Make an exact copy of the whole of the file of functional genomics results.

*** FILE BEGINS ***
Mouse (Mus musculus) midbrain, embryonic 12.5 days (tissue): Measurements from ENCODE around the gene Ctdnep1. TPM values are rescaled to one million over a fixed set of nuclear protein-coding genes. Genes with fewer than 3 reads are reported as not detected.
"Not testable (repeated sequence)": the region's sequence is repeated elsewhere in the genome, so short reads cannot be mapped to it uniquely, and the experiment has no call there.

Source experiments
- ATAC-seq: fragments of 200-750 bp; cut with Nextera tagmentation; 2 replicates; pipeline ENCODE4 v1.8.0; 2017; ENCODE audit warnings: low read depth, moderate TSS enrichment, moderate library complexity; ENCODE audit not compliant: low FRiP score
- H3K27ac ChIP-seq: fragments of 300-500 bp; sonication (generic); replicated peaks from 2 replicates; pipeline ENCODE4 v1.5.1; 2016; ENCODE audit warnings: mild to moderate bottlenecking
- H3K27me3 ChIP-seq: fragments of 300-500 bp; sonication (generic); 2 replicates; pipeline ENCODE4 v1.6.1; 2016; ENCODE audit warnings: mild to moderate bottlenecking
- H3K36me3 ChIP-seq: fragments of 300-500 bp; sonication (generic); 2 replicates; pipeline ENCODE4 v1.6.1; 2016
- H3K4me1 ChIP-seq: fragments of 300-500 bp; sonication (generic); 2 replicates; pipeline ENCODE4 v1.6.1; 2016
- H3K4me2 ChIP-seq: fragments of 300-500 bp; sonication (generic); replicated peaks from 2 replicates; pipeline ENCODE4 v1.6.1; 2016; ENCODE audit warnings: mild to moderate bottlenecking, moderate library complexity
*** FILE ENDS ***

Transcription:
Mouse (Mus musculus) midbrain, embryonic 12.5 days (tissue): Measurements from ENCODE around the gene Ctdnep1. TPM values are rescaled to one million over a fixed set of nuclear protein-coding genes. Genes with fewer than 3 reads are reported as not detected.
"Not testable (repeated sequence)": the region's sequence is repeated elsewhere in the genome, so short reads cannot be mapped to it uniquely, and the experiment has no call there.

Source experiments
- ATAC-seq: fragments of 200-750 bp; cut with Nextera tagmentation; 2 replicates; pipeline ENCODE4 v1.8.0; 2017; ENCODE audit warnings: low read depth, moderate TSS enrichment, moderate library complexity; ENCODE audit not compliant: low FRiP score
- H3K27ac ChIP-seq: fragments of 300-500 bp; sonication (generic); replicated peaks from 2 replicates; pipeline ENCODE4 v1.5.1; 2016; ENCODE audit warnings: mild to moderate bottlenecking
- H3K27me3 ChIP-seq: fragments of 300-500 bp; sonication (generic); 2 replicates; pipeline ENCODE4 v1.6.1; 2016; ENCODE audit warnings: mild to moderate bottlenecking
- H3K36me3 ChIP-seq: fragments of 300-500 bp; sonication (generic); 2 replicates; pipeline ENCODE4 v1.6.1; 2016
- H3K4me1 ChIP-seq: fragments of 300-500 bp; sonication (generic); 2 replicates; pipeline ENCODE4 v1.6.1; 2016
- H3K4me2 ChIP-seq: fragments of 300-500 bp; sonication (generic); replicated peaks from 2 replicates; pipeline ENCODE4 v1.6.1; 2016; ENCODE audit warnings: mild to moderate bottlenecking, moderate library complexity